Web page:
Amalgam Separator User Manual Breakdown R&D Amalgam Collector: Part 2 Maintenance and Disposal

The blog series on the user manuals of the top six amalgam separators in North America, as being the longest in M.A.R.S history. We have completed a total of eighteen blogs, including this one, providing simple explanations and highlighting important information in the user manuals of amalgam separators. Our end note is the maintenance and disposal of the R&D amalgam separators.

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If you haven’t been following this series, our first segment started with the amalgam separator that requires the least amount of work, maintenance or inspection, the M.A.R.S LibertyBOSS.

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The R&D brand of amalgam separators is one of the least expensive systems on the market, the only catch; you have to be willing to work for the savings. Like M.A.R.S, R&D is one of the only amalgam separator manufacturers that are completely upfront about the maintenance, service life and costs of their system. We have already reviewed the installation and general operation of the CE models of the R&D systems. Today we will be focusing on the Maintenance and Disposal of the R&D Amalgam Collectors.

Maintenance of the R&D Amalgam Collectors

The R&D amalgam separators have three major points of maintenance that should be considered; liquid level maintenance, controlling the biological build up and checking the waste level.

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Liquid Level Maintenance

R&D Amalgam Collectors have two models for each system, the “Standard” and the “Enhanced.” The most common, “Standard” models are manual decanting systems. These are the least expensive systems but require the most work. The more expensive, “Enhanced” models offer an automatic decanting, though it is a hands-free option, the system should still be inspected to ensure it functions properly every time.

For the Standard Model (manual decanting valves):

When you first get the R&D Amalgam Collector, it is suggested that you inspect the water level daily, until you are able to get a good idea on how often the system fills completely with water. When the Amalgam Collector fills with water, which is when you will experience suction loss, as the air will be fighting to get past the water.

NOTE- THE AVERAGE DENTAL CHAIR PRODUCES 1 GALLON OF WATER PER DAY, EXCLUDING THE REQUIRED DAILY CLEANING OF SUCTION LINES. THE AVERAGE PRACTICE WILL HAVE TO DECANT THESE SYSTEMS ON A DAILY BASES.

When the system is ready to be decanted, you must wait a minimum of 8 hours to allow for sufficient settling of all the heavy material.

For the Enhanced Model (automatic decanting valve):

This upgrade provides for hands-free decanting every morning when the vacuum system is activated. It is important to consider the sludge level when having an automatic decanting, so regular inspections are still required.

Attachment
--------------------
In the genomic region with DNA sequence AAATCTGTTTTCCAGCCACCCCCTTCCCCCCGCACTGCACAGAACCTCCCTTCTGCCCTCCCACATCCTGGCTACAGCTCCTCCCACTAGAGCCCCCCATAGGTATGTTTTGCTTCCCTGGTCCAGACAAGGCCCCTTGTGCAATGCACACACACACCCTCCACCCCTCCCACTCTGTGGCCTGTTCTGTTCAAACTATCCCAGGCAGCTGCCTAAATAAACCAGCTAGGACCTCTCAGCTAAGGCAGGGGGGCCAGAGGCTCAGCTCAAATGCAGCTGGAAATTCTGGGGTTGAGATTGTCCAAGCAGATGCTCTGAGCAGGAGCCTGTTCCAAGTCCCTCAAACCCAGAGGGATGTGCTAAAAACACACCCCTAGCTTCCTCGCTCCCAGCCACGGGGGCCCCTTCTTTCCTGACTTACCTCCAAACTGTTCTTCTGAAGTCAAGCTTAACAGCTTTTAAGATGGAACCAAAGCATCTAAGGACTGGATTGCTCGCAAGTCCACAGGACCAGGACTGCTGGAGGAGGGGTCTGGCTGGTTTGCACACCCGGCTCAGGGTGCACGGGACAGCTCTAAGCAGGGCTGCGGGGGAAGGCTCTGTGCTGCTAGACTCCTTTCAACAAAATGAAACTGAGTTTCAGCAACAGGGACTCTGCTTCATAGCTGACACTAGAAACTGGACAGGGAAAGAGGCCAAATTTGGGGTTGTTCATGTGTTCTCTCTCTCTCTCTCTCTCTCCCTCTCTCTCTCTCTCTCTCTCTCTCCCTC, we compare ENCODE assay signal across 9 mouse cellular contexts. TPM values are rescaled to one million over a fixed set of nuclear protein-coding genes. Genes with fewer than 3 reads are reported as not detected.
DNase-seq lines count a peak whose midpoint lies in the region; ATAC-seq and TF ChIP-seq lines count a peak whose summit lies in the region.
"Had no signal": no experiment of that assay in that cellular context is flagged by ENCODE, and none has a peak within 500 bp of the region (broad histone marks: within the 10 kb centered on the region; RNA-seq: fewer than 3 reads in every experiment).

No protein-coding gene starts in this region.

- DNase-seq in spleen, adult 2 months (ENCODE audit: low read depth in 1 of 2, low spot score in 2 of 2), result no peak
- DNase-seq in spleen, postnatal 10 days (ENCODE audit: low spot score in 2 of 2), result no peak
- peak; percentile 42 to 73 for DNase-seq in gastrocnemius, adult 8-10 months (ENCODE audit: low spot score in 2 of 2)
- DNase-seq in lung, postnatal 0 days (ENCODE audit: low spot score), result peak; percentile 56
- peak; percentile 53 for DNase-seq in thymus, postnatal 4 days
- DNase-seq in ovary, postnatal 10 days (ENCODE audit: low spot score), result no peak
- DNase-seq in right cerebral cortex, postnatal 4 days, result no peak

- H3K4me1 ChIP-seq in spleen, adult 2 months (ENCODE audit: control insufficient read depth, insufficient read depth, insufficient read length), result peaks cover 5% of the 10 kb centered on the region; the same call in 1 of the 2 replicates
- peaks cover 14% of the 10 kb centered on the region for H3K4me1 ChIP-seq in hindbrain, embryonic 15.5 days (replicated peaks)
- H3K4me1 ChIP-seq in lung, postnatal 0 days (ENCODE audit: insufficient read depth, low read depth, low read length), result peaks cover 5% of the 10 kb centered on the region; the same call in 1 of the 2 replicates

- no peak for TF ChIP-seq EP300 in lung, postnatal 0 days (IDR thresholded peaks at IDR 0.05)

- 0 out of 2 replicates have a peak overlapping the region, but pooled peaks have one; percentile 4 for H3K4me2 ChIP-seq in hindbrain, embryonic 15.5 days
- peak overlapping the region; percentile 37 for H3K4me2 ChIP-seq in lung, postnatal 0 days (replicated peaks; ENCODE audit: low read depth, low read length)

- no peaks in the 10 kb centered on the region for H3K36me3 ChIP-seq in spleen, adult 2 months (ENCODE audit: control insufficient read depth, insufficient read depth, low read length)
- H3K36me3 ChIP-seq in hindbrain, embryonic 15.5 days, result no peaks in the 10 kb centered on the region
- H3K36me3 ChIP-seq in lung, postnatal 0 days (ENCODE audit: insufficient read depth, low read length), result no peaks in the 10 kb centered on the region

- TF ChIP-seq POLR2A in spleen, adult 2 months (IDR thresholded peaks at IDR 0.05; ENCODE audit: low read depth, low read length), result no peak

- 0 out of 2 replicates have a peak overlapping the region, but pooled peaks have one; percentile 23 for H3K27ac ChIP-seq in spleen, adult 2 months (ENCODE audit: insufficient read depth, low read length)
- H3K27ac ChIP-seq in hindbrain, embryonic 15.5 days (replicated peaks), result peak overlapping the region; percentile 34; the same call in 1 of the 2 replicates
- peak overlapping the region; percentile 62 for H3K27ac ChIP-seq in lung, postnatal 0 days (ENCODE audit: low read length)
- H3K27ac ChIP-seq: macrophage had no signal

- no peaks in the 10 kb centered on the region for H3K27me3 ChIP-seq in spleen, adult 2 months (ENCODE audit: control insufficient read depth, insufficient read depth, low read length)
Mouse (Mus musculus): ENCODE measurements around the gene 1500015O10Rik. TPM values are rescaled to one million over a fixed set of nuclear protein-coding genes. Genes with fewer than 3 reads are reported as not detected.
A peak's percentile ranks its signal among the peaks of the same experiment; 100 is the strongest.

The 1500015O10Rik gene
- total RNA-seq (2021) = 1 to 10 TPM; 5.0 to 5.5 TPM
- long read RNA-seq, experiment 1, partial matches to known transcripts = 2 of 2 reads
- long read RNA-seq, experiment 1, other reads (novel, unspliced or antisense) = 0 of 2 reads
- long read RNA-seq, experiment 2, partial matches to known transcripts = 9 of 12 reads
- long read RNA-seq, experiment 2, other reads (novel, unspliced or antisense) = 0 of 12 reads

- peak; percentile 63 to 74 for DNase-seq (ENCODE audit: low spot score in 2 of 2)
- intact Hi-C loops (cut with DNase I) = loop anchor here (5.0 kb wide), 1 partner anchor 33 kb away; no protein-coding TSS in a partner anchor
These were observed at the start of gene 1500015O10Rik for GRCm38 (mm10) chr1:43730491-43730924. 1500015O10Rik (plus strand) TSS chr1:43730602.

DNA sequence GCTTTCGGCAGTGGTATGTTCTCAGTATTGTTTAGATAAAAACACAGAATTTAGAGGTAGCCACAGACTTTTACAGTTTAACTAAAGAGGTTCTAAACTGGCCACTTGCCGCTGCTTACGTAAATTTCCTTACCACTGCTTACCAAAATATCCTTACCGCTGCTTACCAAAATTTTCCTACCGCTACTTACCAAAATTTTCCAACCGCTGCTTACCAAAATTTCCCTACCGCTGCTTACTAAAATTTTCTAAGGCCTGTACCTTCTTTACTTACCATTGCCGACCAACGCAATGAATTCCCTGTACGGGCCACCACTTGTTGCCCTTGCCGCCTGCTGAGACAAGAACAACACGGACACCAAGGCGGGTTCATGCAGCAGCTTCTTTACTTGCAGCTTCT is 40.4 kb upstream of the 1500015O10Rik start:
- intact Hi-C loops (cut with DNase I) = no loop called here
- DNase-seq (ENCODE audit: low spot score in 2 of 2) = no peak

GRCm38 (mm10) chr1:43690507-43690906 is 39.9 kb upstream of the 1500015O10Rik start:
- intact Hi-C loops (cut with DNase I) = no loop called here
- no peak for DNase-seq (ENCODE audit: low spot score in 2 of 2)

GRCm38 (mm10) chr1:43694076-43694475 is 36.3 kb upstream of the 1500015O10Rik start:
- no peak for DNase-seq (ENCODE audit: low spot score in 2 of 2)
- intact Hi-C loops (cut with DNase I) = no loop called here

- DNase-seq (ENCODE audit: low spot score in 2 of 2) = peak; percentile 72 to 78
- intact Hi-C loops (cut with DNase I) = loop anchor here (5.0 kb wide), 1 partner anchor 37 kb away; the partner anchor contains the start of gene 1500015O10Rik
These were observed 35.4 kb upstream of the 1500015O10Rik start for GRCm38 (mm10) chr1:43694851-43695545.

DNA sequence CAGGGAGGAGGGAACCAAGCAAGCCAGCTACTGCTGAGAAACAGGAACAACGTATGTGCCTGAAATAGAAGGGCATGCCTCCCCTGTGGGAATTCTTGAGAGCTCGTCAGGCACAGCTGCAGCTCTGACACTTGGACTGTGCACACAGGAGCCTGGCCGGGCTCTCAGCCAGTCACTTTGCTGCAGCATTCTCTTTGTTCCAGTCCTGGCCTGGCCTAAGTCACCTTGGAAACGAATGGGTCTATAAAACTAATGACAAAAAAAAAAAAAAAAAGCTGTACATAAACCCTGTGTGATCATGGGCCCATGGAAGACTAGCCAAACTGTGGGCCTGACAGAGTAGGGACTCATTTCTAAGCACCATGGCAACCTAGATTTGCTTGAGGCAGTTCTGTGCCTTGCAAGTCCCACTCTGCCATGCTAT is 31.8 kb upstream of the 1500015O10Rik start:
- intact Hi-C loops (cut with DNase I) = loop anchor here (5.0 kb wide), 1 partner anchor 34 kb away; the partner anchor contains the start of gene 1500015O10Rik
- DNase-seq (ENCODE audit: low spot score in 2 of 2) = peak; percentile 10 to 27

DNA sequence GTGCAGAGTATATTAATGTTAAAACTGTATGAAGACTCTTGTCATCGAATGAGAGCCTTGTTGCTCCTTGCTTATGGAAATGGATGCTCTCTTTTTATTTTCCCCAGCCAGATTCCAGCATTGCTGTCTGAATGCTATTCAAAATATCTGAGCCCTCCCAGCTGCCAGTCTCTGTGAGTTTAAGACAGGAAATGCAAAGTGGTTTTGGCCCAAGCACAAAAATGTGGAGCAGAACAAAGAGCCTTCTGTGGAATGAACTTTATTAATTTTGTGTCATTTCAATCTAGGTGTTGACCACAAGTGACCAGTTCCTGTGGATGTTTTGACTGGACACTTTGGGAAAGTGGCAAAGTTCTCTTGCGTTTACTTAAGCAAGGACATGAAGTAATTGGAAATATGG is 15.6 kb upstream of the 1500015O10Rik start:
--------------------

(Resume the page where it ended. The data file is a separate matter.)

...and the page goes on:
Controlling the Biological Component

R&D only recommends using an evacuation line cleaner 1-2 times a week. We believe this recommendation was made without the consideration of the Center for Disease Control’s highest recommendation of performing a DAILY line cleaning to minimize cross-patient contamination.

The average line cleaner manufacturer requires 500 – 1,000 ml of the mixed solution down each chair. Releasing, on average 1,500-3,000 ml of water into The Amalgam Collectors. If you include the fluids released from regular days use, you will find that the Amalgam Collectors will often fill once a day.

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Checking the Waste Level

The old versions of The Amalgam Collector had decanting tubes that can have their heights vary based on the sludge level. The newer models have fixed decanting tubes, taking one of the many inspections required on these systems. If you have an older model of The Amalgam Collector, it is suggested you raise the decanting tube 3” above the fill line. Permanently raising the tube will help alleviate the work required on these systems.

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Once the sludge level has reached the fill line, it is due for changing.

Disposal of an R&D Amalgam Collector

The recycling of The Amalgam Collectors is a dirty job, but very straightforward. When the system is due for emptying, you contact your local recycling company for a mercury amalgam recycling bucket. You pour the contents of your amalgam separator into the bucket. Then follow the instructions from your recycler to have the material shipped to them.

 

 

Handling Toxic Material

As shown in the video, you should wear PPE when performing the recycling of the R&D. Mercury amalgam will form methylmercury inside an amalgam separator. When you open any amalgam separator, you are exposing yourself to the methylmercury. It is highly recommended to purchase a respirator rated for mercury vapors when servicing the R&D amalgam separators.

Next Blog

Now that the blog series on the user manual of the top six amalgam separators sold in North America is now officially over, we are expanding into other topics, such as;

* New Formulation of the CleanLINZ

* 15 Minute Installation of a LibertyBOSS with the M.A.R.S Upgrade Kit

* M.A.R.S Training Course on Amalgam Separators and the EPA Regulation